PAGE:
on Aug 11, 2003
Two articles recently got me thinking about the fact that paradigm shifts can be born out of convenience or necessity. In his post, Another paradigm change is taking place right now..., Michael Nascimento Santos talks about the paradigm shift from Object-Oriented Programming (OOP) to Aspect-Oriented Programming (AOP) that he sees unfolding. AOP has very interesting features that may well...
on Aug 8, 2003
A few weeks ago, Tesla, the company I work for, sent all its employees to a non-techie workshop. One of the videos that was presented there contained the following sentence: "When paradigms change, everyone gets back to zero". That sentence got stuck into my mind because it reminded me of the OOP-to-AOP transition we are experiencing right now. The first article I read about AOP and Java was...
on Aug 6, 2003
What is Microsoft trying to do? Microsoft is the uncontested champion of the desktop. In the business world, they own essentially the entire client-side market. This is a huge advantage for them. But it is also a limitation. In order to fuel its growth, Microsoft must find new, less-tapped-out markets to go after. The server room is one such market. Microsoft is already strong there, but...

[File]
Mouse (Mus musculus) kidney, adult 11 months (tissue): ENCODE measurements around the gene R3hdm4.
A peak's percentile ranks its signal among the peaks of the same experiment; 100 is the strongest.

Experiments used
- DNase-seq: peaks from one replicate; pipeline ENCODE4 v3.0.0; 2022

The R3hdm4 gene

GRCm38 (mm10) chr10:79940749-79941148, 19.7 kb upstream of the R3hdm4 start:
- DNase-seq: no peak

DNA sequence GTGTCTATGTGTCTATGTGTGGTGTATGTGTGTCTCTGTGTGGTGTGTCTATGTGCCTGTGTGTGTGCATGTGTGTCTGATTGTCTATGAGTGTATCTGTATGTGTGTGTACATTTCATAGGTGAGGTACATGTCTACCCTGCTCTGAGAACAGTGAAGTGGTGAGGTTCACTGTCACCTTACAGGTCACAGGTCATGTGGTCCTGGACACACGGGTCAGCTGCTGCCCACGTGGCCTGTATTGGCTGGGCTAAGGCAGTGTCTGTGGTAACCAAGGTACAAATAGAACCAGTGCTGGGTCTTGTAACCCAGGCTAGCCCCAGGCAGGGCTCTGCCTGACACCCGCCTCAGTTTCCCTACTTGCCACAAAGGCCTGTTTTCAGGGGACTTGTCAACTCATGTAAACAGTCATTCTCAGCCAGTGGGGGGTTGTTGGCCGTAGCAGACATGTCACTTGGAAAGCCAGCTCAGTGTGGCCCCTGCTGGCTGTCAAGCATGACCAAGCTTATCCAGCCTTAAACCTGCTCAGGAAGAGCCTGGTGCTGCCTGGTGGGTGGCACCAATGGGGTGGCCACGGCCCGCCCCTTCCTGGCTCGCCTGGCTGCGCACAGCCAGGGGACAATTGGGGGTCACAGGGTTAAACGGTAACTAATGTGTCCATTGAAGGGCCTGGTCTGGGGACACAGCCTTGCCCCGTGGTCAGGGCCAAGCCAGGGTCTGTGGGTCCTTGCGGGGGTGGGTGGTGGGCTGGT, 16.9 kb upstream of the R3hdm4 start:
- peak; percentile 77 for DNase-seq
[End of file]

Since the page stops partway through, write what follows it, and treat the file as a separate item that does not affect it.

on Aug 6, 2003
If you could change EJBs, what would you do? If you had full power to add features or redesign the old ones, what would be different today? Well, in fact, you have the power to do it, but you need to be fast! JSR-220 is in its early stages and during JavaOne Linda DeMichiel, the spec lead, made it clear she wants to get input from the community. I attended her session about EJB 2.1 just because I...
on Aug 5, 2003
There is a natural evolution of platform technologies from document publishing to forms processing to application delivery. The Web is the leading example of this, but Adobe Acrobat PDF and Microsoft InfoPath are on their way. The W3C has finally published its specification for XForms 1.0, after much delay and without the participation of Microsoft (not surprisingly). XForms is intended to...
on Aug 5, 2003